The Federal Deposit Insurance Corporation discusses marketplace lending in its Winter 2015 issue of Supervisory Insights, offering guidance to participants in the bank partnership space. The FDIC walks through factors a bank should examine before entering into a partnership with a nonbank entity. Banks are directed to consider the partner’s compliance with applicable federal law, consumer protection requirements, anti‐money laundering rules and fair credit obligations, as well as applicable state laws such as licensing or registrations necessary to engage in the partnership. The FDIC also poses questions for the bank’s consideration to determine whether the partnership will meet the FDIC’s safety and soundness requirements:
- What duties does the bank rely on the marketplace lending company to perform?
- What are the direct and indirect costs associated with the program?
- Is the bank exposed to possible loss, and are there any protections provided to the bank by the marketplace lending company?
- What are the bank’s rights to deny credit or limit loan sales to the marketplace lending company?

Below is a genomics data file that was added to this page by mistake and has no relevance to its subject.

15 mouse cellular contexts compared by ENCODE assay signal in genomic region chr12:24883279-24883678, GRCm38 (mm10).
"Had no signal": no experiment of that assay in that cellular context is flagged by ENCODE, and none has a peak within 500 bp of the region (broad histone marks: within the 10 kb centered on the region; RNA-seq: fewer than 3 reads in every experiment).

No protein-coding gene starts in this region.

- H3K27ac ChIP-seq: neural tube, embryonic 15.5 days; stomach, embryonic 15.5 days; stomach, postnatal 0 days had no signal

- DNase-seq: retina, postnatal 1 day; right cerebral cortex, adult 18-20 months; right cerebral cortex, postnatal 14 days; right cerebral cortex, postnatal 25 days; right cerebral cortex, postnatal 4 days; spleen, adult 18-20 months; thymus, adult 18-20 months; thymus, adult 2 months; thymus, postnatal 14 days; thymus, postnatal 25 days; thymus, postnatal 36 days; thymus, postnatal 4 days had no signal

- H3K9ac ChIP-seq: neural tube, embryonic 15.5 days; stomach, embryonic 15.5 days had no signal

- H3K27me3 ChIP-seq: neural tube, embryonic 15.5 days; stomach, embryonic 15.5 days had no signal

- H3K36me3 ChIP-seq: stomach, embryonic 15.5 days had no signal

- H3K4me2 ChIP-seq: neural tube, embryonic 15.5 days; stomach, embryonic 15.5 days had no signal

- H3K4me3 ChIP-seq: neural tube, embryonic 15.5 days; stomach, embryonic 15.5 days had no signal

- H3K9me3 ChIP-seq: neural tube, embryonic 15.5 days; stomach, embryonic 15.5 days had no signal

- How long will the bank hold the loan before sale?
- Who bears primary responsibility for consumer compliance requirements and how are efforts coordinated?
- Is all appropriate and required product‐related information effectively and accurately communicated to consumers?
- What procedures are in place to prevent identity theft and satisfy other customer identification requirements?
- What other risks is the bank exposed to through the marketplace arrangement?
The FDIC notes that banks can manage the risks posed by potential partnerships through proper risk identification, appropriate risk‐management practices, and effective oversight of the nonbank partner.